We are independent & ad-supported. We may earn a commission for purchases made through our links.

Advertiser Disclosure

Our website is an independent, advertising-supported platform. We provide our content free of charge to our readers, and to keep it that way, we rely on revenue generated through advertisements and affiliate partnerships. This means that when you click on certain links on our site and make a purchase, we may earn a commission. Learn more.

How We Make Money

We sustain our operations through affiliate commissions and advertising. If you click on an affiliate link and make a purchase, we may receive a commission from the merchant at no additional cost to you. We also display advertisements on our website, which help generate revenue to support our work and keep our content free for readers. Our editorial team operates independently from our advertising and affiliate partnerships to ensure that our content remains unbiased and focused on providing you with the best information and recommendations based on thorough research and honest evaluations. To remain transparent, we’ve provided a list of our current affiliate partners here.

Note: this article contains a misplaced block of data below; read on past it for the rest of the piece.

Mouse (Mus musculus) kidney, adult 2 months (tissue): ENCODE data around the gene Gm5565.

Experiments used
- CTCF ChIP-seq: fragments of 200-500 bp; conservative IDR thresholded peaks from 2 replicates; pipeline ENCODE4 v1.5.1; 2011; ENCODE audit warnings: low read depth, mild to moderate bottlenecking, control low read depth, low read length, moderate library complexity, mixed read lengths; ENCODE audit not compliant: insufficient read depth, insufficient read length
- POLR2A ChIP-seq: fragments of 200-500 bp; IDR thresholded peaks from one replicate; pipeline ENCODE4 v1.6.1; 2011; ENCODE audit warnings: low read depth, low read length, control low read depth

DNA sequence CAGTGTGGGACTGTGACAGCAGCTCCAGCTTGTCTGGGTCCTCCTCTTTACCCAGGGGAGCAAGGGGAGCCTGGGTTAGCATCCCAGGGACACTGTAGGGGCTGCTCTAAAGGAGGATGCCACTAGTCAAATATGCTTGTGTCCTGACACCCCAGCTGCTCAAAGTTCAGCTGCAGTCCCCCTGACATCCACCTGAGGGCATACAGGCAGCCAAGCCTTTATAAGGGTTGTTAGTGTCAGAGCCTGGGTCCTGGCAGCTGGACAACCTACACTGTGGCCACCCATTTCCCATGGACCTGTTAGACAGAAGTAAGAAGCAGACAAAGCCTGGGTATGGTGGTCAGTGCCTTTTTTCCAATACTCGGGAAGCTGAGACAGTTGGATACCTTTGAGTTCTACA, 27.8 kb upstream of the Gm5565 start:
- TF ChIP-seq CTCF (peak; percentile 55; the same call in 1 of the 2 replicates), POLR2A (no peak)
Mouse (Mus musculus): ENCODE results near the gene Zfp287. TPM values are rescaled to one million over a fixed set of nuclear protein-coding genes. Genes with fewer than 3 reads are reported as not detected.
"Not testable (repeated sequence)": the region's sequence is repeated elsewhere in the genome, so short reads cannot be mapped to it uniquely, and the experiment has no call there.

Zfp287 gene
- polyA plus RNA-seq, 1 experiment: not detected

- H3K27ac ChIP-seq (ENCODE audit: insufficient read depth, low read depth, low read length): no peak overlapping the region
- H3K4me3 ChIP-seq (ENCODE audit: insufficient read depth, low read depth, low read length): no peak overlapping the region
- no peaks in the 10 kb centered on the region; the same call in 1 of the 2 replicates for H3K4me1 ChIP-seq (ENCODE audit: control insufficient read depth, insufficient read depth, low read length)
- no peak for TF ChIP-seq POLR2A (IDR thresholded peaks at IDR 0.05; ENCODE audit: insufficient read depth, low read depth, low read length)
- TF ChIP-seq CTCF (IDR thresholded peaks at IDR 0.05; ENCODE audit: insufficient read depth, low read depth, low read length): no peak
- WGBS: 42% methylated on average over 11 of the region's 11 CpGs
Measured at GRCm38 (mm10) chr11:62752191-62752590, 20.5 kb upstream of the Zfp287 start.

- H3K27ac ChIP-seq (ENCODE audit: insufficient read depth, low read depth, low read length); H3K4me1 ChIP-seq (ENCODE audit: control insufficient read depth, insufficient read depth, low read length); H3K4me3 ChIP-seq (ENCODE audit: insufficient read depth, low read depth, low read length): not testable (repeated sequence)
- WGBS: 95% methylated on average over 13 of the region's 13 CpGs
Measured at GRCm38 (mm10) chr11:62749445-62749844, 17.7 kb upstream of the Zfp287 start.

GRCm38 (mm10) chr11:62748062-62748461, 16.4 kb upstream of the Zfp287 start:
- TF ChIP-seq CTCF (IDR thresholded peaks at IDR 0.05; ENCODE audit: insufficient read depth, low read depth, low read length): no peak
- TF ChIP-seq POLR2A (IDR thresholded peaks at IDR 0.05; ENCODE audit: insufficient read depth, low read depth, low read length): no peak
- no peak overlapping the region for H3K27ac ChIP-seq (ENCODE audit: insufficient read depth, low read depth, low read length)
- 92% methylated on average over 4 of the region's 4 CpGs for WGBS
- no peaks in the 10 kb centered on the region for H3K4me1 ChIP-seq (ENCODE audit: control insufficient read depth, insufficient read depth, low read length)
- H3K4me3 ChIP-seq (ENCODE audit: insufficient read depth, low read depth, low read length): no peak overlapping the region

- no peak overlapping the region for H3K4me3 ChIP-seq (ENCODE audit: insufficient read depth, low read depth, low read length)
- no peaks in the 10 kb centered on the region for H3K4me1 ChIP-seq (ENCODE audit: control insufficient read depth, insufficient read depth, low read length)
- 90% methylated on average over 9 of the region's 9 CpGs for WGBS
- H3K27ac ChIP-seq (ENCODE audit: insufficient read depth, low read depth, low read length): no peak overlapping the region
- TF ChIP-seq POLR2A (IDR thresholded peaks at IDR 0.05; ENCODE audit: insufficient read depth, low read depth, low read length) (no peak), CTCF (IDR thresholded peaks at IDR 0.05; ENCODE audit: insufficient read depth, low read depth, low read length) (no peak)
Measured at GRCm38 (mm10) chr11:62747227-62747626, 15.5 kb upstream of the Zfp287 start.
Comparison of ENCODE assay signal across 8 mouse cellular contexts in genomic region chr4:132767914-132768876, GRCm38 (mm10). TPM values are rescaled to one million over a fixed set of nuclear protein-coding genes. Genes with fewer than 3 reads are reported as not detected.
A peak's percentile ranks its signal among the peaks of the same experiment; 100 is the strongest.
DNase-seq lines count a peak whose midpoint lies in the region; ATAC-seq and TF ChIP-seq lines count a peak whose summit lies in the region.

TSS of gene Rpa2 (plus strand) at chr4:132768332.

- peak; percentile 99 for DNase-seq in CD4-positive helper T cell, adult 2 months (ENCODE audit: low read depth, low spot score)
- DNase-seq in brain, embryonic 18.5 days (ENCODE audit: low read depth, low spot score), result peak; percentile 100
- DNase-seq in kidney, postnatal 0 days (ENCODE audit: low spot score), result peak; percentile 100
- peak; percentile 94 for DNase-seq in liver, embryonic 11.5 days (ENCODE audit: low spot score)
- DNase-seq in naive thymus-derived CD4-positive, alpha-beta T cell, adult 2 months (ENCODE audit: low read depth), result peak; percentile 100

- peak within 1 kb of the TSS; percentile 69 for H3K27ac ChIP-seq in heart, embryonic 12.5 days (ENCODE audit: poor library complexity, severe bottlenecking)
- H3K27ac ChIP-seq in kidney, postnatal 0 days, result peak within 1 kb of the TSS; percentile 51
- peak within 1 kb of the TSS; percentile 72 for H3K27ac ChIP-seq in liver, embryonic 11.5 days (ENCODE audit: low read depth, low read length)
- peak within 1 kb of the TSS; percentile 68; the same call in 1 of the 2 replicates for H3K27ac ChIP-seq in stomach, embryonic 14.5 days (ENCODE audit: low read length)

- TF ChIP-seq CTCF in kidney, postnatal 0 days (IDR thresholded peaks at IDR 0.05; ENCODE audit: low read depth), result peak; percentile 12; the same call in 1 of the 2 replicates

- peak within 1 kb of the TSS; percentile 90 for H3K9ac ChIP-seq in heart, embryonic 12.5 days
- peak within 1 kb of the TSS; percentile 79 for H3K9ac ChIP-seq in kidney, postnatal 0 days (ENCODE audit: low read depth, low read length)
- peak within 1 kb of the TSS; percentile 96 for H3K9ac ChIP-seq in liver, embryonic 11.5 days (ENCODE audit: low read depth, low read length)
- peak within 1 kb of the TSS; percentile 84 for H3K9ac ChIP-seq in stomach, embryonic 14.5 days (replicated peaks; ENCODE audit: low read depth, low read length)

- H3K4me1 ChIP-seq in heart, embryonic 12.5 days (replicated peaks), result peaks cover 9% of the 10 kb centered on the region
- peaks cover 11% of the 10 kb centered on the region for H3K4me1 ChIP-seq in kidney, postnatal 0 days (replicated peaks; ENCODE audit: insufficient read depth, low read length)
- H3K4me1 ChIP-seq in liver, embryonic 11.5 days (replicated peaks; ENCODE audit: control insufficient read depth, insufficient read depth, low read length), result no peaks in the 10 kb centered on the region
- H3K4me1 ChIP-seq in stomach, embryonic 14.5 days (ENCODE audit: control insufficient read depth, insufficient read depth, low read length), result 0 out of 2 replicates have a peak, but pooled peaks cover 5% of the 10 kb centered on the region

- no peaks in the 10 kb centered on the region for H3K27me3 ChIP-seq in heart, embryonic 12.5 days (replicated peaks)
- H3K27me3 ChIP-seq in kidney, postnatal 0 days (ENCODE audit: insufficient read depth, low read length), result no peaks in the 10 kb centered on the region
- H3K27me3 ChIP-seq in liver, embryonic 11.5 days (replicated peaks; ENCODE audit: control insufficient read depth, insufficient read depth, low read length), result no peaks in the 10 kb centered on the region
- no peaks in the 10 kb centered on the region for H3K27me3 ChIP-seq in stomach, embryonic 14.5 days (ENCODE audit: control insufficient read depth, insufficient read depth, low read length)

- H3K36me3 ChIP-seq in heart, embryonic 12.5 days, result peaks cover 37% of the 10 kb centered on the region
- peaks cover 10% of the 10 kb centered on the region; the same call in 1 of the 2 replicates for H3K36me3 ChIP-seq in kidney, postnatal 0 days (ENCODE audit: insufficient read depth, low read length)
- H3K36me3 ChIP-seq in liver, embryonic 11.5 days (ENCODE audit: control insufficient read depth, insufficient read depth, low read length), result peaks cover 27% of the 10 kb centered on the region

How Do I Choose the Best Herbal Treatment for Ovarian Cysts?

By Megan Shoop
Updated Mar 03, 2024
Our promise to you
The Health Board is dedicated to creating trustworthy, high-quality content that always prioritizes transparency, integrity, and inclusivity above all else. Our ensure that our content creation and review process includes rigorous fact-checking, evidence-based, and continual updates to ensure accuracy and reliability.

Our Promise to you